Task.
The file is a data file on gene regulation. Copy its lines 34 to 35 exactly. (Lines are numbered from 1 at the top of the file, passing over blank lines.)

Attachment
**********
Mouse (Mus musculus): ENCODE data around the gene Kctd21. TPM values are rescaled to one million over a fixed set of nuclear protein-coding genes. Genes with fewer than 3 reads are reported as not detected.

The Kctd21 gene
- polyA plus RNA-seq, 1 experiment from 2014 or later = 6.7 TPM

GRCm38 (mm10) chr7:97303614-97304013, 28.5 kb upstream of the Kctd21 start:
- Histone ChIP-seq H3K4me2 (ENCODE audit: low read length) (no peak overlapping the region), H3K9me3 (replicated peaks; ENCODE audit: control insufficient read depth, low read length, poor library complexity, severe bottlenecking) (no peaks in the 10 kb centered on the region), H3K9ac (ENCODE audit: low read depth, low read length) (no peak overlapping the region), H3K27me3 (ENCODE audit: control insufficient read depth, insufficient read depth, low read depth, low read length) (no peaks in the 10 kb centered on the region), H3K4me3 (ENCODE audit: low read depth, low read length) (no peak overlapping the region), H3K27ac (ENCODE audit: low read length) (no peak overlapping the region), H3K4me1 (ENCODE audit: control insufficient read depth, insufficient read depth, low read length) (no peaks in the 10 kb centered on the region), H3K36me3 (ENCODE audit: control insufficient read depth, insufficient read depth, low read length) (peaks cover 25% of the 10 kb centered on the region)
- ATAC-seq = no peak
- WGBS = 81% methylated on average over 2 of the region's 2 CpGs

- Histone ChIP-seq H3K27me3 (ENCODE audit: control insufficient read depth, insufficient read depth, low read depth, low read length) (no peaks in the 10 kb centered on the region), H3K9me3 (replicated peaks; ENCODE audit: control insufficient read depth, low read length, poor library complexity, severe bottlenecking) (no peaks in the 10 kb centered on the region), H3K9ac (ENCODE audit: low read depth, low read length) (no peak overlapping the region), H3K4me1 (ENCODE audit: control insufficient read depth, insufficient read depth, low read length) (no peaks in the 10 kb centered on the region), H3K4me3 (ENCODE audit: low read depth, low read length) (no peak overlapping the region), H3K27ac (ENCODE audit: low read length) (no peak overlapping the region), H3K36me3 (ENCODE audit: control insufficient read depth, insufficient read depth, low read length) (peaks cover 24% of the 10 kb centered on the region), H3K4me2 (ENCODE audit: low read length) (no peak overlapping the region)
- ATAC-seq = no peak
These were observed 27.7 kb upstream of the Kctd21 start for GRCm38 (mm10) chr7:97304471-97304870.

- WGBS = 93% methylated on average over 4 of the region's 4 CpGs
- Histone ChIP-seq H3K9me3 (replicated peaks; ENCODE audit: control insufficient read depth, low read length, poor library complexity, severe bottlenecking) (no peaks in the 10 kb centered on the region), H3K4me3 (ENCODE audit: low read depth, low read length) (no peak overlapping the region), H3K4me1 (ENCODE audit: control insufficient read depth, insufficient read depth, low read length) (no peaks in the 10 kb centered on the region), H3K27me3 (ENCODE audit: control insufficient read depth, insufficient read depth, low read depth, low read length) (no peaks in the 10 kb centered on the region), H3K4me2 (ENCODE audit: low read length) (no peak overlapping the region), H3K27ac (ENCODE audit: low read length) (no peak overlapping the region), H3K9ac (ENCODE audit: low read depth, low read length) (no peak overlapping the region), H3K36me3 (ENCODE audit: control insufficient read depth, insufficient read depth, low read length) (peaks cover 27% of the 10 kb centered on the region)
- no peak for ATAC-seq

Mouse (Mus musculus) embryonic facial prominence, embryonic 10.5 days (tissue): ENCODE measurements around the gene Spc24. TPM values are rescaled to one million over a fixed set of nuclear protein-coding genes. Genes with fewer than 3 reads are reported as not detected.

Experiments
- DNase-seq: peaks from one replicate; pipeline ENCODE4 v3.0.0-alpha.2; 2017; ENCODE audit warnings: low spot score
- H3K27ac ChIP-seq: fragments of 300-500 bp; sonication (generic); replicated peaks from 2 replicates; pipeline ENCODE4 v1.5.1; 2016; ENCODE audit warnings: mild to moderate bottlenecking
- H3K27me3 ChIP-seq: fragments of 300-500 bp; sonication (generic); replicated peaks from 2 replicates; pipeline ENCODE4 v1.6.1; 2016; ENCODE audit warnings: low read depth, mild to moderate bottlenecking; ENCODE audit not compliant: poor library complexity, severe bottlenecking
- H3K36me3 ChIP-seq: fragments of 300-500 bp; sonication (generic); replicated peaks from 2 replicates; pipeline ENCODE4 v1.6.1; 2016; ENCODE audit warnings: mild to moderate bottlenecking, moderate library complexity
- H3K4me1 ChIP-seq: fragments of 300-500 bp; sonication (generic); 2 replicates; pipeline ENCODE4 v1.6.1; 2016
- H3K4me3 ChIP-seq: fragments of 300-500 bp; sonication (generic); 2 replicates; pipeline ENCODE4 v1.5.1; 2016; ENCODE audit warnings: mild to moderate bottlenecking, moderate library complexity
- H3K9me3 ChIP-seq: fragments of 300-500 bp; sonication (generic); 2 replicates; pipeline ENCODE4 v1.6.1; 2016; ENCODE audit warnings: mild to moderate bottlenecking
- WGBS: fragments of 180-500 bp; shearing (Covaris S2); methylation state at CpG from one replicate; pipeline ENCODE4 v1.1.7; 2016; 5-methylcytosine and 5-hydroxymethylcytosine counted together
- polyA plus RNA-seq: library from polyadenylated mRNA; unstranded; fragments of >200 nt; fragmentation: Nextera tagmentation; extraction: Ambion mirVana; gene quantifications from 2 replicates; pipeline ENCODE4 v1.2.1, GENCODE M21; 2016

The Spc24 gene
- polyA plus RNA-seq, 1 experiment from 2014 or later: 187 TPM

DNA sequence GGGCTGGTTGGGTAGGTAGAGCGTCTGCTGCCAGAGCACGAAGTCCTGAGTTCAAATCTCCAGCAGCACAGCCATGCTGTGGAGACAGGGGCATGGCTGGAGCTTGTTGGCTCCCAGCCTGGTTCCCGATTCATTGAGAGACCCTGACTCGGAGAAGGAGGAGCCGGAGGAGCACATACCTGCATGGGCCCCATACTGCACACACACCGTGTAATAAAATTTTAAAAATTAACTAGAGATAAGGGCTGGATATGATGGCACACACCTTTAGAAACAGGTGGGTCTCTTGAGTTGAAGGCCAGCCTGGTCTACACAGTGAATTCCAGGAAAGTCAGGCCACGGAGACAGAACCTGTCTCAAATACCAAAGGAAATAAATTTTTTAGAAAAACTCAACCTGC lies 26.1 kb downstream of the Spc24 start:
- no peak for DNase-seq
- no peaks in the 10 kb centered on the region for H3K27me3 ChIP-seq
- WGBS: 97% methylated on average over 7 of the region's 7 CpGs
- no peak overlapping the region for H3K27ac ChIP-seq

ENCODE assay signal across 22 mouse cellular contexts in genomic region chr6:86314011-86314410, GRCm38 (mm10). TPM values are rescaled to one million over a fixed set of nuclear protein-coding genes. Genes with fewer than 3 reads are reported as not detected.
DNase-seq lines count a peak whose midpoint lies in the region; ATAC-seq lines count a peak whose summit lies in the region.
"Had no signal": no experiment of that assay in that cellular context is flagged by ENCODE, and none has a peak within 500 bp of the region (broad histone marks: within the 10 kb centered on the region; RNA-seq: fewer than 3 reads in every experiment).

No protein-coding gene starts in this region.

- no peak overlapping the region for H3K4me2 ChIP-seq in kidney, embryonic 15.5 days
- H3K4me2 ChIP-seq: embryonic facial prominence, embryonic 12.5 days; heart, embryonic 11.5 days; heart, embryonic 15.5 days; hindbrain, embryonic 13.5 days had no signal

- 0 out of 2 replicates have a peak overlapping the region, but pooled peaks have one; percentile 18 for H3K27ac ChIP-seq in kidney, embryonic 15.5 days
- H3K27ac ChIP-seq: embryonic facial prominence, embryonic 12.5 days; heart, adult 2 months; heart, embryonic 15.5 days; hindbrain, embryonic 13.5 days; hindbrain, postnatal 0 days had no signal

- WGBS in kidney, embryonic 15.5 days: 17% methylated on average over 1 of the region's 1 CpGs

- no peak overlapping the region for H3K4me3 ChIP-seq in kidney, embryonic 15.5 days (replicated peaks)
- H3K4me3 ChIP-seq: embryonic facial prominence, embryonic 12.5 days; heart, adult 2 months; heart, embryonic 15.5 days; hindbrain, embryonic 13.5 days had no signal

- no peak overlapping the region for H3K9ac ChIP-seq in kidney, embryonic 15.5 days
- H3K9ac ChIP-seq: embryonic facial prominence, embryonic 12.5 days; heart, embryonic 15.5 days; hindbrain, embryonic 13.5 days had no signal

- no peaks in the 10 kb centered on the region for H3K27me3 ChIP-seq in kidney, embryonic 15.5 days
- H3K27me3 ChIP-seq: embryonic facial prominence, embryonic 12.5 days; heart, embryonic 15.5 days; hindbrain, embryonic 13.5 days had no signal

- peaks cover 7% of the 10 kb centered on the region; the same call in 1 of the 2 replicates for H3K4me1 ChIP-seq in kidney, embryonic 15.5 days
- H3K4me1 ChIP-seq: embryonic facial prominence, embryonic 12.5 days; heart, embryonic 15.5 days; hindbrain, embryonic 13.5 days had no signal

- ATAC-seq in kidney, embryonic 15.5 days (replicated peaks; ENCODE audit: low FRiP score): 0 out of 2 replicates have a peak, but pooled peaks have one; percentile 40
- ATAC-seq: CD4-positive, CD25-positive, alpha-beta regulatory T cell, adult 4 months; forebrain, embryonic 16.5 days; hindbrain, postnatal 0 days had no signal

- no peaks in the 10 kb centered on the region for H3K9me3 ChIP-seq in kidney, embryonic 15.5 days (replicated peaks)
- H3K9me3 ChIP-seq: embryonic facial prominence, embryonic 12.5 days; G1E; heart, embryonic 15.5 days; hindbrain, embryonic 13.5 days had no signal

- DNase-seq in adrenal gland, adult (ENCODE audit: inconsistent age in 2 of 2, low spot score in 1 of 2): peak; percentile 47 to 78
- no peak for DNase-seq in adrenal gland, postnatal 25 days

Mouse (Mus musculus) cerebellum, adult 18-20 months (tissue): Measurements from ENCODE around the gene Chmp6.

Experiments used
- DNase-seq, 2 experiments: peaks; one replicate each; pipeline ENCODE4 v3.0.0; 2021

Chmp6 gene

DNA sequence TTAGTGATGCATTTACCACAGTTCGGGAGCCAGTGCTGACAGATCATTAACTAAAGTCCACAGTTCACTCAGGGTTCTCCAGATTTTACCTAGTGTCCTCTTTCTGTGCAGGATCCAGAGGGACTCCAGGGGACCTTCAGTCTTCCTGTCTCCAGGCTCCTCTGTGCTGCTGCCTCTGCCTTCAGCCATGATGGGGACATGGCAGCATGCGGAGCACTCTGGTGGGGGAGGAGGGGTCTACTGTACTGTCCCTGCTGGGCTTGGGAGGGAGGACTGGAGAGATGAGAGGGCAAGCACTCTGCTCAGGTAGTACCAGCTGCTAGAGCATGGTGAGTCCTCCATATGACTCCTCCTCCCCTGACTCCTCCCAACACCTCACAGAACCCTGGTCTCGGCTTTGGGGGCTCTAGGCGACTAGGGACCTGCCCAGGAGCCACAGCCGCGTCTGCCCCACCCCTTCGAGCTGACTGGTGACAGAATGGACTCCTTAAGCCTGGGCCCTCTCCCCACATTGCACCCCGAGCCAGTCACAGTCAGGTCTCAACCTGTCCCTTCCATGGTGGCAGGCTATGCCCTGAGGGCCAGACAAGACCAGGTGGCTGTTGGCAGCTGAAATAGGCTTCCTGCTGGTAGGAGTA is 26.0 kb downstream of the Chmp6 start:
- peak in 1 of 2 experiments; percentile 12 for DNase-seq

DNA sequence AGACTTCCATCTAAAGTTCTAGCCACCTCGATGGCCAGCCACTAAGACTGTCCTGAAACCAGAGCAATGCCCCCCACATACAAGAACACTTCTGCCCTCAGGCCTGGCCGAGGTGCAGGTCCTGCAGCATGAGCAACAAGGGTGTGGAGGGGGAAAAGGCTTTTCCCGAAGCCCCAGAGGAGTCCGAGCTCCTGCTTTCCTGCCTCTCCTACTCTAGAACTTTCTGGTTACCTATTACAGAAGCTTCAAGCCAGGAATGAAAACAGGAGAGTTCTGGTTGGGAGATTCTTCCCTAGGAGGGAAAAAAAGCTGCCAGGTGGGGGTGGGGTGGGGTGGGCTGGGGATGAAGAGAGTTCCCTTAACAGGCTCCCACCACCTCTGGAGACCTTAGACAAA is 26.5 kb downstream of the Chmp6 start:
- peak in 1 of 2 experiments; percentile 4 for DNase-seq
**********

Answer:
"Had no signal": no experiment of that assay in that cellular context is flagged by ENCODE, and none has a peak within 500 bp of the region (broad histone marks: within the 10 kb centered on the region; RNA-seq: fewer than 3 reads in every experiment).

No protein-coding gene starts in this region.